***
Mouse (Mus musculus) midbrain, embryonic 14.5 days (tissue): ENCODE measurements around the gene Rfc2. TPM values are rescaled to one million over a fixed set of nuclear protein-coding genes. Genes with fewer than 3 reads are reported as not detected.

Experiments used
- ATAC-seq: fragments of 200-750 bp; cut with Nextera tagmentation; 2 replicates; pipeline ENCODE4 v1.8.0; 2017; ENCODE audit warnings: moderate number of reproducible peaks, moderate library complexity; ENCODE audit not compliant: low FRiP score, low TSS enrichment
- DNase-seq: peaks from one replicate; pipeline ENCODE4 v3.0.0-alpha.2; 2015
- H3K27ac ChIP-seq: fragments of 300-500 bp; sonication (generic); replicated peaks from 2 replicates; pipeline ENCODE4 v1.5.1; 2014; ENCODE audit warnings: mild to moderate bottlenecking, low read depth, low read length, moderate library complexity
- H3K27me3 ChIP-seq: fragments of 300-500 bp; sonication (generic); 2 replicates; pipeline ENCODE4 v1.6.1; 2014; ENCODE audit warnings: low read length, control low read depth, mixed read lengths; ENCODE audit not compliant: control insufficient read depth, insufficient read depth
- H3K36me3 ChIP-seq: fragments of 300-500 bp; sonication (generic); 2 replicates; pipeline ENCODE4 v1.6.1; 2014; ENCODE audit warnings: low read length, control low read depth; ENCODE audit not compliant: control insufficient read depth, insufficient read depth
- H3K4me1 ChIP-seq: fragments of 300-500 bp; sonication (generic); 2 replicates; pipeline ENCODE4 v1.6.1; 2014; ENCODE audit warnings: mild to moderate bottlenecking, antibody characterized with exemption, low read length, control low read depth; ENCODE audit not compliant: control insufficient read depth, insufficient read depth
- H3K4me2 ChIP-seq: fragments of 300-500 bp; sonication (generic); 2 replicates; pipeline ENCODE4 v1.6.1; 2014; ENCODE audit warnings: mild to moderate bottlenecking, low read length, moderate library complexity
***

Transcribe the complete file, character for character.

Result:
Mouse (Mus musculus) midbrain, embryonic 14.5 days (tissue): ENCODE measurements around the gene Rfc2. TPM values are rescaled to one million over a fixed set of nuclear protein-coding genes. Genes with fewer than 3 reads are reported as not detected.

Experiments used
- ATAC-seq: fragments of 200-750 bp; cut with Nextera tagmentation; 2 replicates; pipeline ENCODE4 v1.8.0; 2017; ENCODE audit warnings: moderate number of reproducible peaks, moderate library complexity; ENCODE audit not compliant: low FRiP score, low TSS enrichment
- DNase-seq: peaks from one replicate; pipeline ENCODE4 v3.0.0-alpha.2; 2015
- H3K27ac ChIP-seq: fragments of 300-500 bp; sonication (generic); replicated peaks from 2 replicates; pipeline ENCODE4 v1.5.1; 2014; ENCODE audit warnings: mild to moderate bottlenecking, low read depth, low read length, moderate library complexity
- H3K27me3 ChIP-seq: fragments of 300-500 bp; sonication (generic); 2 replicates; pipeline ENCODE4 v1.6.1; 2014; ENCODE audit warnings: low read length, control low read depth, mixed read lengths; ENCODE audit not compliant: control insufficient read depth, insufficient read depth
- H3K36me3 ChIP-seq: fragments of 300-500 bp; sonication (generic); 2 replicates; pipeline ENCODE4 v1.6.1; 2014; ENCODE audit warnings: low read length, control low read depth; ENCODE audit not compliant: control insufficient read depth, insufficient read depth
- H3K4me1 ChIP-seq: fragments of 300-500 bp; sonication (generic); 2 replicates; pipeline ENCODE4 v1.6.1; 2014; ENCODE audit warnings: mild to moderate bottlenecking, antibody characterized with exemption, low read length, control low read depth; ENCODE audit not compliant: control insufficient read depth, insufficient read depth
- H3K4me2 ChIP-seq: fragments of 300-500 bp; sonication (generic); 2 replicates; pipeline ENCODE4 v1.6.1; 2014; ENCODE audit warnings: mild to moderate bottlenecking, low read length, moderate library complexity